People v. Dawa , 15 Cal.2d 393
THE PEOPLE, Respondent, v. VINCENT DAWA, Appellant.
John L. Brannely for Appellant.
Earl Warren, Attorney-General, and William F. Cleary, Deputy Attorney- General, for Respondent.
This appeal from a judgment imposing the extreme penalty comes before us pursuant to the provisions of section 1239 of the Penal Code, which section authorizes an "automatic" appeal in all death penalty cases. No brief has been filed on behalf of the defendant, though a "memorandum" has been filed by the attorney-general stating the general nature of the case. An examination of the entire transcript has failed to reveal anything of a prejudicial or reversible character.
It appears that the district attorney of Sacramento County filed an information charging the defendant with the murder of one Lim Ding, a Chinese, on April 19, 1939. Upon his arraignment the defendant entered the dual plea of not guilty and not guilty by reason of insanity. The trial on the general [15 Cal.2d 394] issue was exceedingly brief. The defendant, following an unsuccessful attempt of his counsel to withdraw the "not guilty" plea, offered no evidence by way of explanation of or defense to the homicide charge. The evidence of the prosecution showed, in substance, that on the night of the homicide the defendant, a Filipino laborer of the age of 28 years, attended a Chinese social club or gambling establishment in the city of Sacramento, which he had frequented on prior occasions. At one of the tables he lost approximately $1.65, whereupon he left the establishment. He returned within a few minutes and walked to within a few feet of the deceased, who was the dealer or keeper of the table where defendant had lost his money, and fired a shot from an automatic pistol through the head of the deceased. Defendant immediately ran from the place and was taken into custody by the police a short distance away while he held a pursuing crowd at bay with the pistol. He readily admitted the shooting to the arresting officer, giving as his reasons that he did not like the deceased's manner of dealing and that the deceased had laughed at him. The autopsy surgeon testified that the gunshot wound had caused the death of the deceased.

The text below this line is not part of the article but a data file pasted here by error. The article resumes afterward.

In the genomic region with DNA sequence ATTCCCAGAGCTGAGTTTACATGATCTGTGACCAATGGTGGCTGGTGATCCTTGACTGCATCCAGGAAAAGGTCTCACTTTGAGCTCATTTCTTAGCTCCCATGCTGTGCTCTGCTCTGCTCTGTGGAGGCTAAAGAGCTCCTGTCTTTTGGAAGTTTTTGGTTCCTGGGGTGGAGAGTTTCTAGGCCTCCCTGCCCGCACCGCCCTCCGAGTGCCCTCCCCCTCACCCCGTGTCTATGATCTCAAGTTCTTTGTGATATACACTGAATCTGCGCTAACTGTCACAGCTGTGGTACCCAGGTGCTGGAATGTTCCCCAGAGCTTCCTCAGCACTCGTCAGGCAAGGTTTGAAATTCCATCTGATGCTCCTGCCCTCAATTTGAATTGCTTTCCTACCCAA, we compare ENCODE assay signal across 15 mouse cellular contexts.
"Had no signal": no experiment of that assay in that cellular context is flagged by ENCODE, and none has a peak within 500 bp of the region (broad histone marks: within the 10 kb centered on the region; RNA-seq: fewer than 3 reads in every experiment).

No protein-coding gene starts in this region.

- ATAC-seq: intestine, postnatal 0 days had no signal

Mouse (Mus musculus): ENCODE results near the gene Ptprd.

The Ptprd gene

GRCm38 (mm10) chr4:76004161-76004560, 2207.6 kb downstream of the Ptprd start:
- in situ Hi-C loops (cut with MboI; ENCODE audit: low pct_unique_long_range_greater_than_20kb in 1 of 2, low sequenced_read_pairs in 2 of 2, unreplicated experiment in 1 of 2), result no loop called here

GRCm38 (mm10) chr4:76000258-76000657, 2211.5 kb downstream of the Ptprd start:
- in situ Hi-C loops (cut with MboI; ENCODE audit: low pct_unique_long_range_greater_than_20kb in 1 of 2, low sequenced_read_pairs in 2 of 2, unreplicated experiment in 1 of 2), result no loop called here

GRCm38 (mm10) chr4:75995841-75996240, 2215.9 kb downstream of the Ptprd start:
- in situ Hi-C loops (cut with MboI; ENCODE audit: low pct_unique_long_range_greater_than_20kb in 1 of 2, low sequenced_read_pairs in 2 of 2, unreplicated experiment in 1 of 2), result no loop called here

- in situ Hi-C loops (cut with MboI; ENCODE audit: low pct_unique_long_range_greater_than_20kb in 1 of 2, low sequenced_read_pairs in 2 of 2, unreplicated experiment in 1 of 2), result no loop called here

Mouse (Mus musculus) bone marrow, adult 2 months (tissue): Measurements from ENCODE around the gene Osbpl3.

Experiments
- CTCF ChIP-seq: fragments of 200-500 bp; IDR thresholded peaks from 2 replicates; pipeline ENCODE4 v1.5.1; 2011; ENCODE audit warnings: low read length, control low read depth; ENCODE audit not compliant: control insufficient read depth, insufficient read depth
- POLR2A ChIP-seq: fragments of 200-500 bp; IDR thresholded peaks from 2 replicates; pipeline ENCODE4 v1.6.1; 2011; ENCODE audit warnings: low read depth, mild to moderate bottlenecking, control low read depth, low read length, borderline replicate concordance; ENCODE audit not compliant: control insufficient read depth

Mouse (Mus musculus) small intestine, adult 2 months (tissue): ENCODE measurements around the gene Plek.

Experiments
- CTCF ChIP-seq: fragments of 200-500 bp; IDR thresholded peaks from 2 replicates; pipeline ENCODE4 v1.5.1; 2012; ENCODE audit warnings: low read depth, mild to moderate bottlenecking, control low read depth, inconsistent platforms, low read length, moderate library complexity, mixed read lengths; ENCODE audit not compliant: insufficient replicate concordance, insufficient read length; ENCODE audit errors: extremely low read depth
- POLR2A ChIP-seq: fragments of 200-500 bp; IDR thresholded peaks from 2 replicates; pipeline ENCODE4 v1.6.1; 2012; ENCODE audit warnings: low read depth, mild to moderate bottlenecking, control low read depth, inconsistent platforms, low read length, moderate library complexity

As stated, the defendant offered no evidence upon the general issue, and the jury, under the circumstances, returned a verdict of murder of the first degree without recommendation. The trial upon the defendant's insanity plea then proceeded, as authorized by statute, before the same jury. In view of the ultimate inability of the jury to reach a verdict upon the issue raised by said plea, it was discharged and a new jury sworn to try the sanity issue. At the conclusion of a lengthy trial, wherein evidence making up a transcript of several hundred pages was introduced, the jury returned a verdict finding the defendant sane at the time of the commission of the homicide. Under the verdicts and the law, the trial court had no alternative but to enter judgment imposing the extreme penalty.